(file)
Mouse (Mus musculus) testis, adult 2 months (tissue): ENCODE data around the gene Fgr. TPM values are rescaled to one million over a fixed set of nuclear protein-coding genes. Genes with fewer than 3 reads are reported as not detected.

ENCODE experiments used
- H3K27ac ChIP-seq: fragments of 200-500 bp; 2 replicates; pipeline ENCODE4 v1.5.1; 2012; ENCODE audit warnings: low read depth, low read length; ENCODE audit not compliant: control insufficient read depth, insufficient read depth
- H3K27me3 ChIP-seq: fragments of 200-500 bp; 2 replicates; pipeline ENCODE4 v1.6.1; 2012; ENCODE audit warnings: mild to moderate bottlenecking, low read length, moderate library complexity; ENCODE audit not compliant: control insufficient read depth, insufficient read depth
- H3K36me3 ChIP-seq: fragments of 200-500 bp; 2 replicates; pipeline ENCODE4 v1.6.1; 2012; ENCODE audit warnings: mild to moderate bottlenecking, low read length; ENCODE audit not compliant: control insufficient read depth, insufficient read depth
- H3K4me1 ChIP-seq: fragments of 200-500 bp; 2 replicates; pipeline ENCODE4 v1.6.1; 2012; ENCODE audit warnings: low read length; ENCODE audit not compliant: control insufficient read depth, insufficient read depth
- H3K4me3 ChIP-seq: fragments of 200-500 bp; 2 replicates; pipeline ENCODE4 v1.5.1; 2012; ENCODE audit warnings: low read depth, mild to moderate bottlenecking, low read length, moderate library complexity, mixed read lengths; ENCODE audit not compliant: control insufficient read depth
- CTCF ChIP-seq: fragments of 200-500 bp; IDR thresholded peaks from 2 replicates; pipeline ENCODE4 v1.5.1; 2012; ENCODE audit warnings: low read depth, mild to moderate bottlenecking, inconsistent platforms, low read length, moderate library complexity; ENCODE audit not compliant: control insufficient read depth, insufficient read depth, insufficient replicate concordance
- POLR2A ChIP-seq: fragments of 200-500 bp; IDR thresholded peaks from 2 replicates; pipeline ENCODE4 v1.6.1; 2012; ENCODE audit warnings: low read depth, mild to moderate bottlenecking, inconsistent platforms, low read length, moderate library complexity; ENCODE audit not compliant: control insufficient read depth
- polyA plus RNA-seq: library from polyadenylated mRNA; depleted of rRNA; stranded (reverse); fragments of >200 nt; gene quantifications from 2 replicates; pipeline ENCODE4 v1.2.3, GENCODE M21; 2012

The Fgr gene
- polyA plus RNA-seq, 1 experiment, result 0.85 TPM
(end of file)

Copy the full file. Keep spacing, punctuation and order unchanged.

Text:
Mouse (Mus musculus) testis, adult 2 months (tissue): ENCODE data around the gene Fgr. TPM values are rescaled to one million over a fixed set of nuclear protein-coding genes. Genes with fewer than 3 reads are reported as not detected.

ENCODE experiments used
- H3K27ac ChIP-seq: fragments of 200-500 bp; 2 replicates; pipeline ENCODE4 v1.5.1; 2012; ENCODE audit warnings: low read depth, low read length; ENCODE audit not compliant: control insufficient read depth, insufficient read depth
- H3K27me3 ChIP-seq: fragments of 200-500 bp; 2 replicates; pipeline ENCODE4 v1.6.1; 2012; ENCODE audit warnings: mild to moderate bottlenecking, low read length, moderate library complexity; ENCODE audit not compliant: control insufficient read depth, insufficient read depth
- H3K36me3 ChIP-seq: fragments of 200-500 bp; 2 replicates; pipeline ENCODE4 v1.6.1; 2012; ENCODE audit warnings: mild to moderate bottlenecking, low read length; ENCODE audit not compliant: control insufficient read depth, insufficient read depth
- H3K4me1 ChIP-seq: fragments of 200-500 bp; 2 replicates; pipeline ENCODE4 v1.6.1; 2012; ENCODE audit warnings: low read length; ENCODE audit not compliant: control insufficient read depth, insufficient read depth
- H3K4me3 ChIP-seq: fragments of 200-500 bp; 2 replicates; pipeline ENCODE4 v1.5.1; 2012; ENCODE audit warnings: low read depth, mild to moderate bottlenecking, low read length, moderate library complexity, mixed read lengths; ENCODE audit not compliant: control insufficient read depth
- CTCF ChIP-seq: fragments of 200-500 bp; IDR thresholded peaks from 2 replicates; pipeline ENCODE4 v1.5.1; 2012; ENCODE audit warnings: low read depth, mild to moderate bottlenecking, inconsistent platforms, low read length, moderate library complexity; ENCODE audit not compliant: control insufficient read depth, insufficient read depth, insufficient replicate concordance
- POLR2A ChIP-seq: fragments of 200-500 bp; IDR thresholded peaks from 2 replicates; pipeline ENCODE4 v1.6.1; 2012; ENCODE audit warnings: low read depth, mild to moderate bottlenecking, inconsistent platforms, low read length, moderate library complexity; ENCODE audit not compliant: control insufficient read depth
- polyA plus RNA-seq: library from polyadenylated mRNA; depleted of rRNA; stranded (reverse); fragments of >200 nt; gene quantifications from 2 replicates; pipeline ENCODE4 v1.2.3, GENCODE M21; 2012

The Fgr gene
- polyA plus RNA-seq, 1 experiment, result 0.85 TPM